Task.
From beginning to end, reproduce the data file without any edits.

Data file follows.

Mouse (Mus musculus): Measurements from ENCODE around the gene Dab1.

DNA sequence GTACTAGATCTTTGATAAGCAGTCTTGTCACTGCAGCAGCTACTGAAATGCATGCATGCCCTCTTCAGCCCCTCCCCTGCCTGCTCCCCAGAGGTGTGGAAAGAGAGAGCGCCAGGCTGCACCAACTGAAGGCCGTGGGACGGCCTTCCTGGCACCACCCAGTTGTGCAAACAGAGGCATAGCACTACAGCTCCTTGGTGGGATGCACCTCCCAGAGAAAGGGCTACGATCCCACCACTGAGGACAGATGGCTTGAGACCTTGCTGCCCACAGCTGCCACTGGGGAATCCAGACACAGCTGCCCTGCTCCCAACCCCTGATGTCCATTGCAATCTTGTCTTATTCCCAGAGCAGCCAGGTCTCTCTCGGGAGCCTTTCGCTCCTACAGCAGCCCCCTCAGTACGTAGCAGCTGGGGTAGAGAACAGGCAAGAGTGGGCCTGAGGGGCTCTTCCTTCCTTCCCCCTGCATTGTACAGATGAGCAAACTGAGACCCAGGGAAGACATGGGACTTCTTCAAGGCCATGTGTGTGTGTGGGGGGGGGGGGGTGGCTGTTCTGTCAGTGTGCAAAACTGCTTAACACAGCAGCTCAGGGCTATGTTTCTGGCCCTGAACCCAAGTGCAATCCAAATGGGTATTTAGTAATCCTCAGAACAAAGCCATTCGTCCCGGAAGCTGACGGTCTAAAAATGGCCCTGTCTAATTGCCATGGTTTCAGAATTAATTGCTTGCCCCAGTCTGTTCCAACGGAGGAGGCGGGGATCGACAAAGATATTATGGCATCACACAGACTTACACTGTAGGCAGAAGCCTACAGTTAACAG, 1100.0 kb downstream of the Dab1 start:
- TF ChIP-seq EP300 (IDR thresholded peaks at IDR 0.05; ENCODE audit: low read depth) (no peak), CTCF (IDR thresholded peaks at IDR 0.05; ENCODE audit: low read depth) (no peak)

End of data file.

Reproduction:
Mouse (Mus musculus): Measurements from ENCODE around the gene Dab1.

DNA sequence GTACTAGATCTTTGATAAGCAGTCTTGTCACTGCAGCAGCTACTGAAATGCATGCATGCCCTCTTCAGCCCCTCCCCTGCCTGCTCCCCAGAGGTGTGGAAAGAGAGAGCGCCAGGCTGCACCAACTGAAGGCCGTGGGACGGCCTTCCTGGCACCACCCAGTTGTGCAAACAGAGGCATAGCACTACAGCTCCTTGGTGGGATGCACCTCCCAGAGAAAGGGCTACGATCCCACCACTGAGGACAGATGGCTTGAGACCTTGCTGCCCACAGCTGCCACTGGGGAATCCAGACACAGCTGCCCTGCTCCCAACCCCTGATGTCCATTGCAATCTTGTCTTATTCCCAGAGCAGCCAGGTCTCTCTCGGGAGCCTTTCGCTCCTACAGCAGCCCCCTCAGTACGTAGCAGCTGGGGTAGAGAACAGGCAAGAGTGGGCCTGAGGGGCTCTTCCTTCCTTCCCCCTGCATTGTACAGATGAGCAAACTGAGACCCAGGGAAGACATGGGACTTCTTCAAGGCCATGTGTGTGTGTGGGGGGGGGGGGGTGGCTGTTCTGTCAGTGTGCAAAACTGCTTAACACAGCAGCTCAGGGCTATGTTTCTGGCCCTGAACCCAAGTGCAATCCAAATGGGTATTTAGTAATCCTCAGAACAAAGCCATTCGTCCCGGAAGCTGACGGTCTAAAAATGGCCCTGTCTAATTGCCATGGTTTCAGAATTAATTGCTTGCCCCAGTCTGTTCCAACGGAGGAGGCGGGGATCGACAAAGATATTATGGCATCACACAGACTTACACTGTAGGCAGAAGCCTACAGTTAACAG, 1100.0 kb downstream of the Dab1 start:
- TF ChIP-seq EP300 (IDR thresholded peaks at IDR 0.05; ENCODE audit: low read depth) (no peak), CTCF (IDR thresholded peaks at IDR 0.05; ENCODE audit: low read depth) (no peak)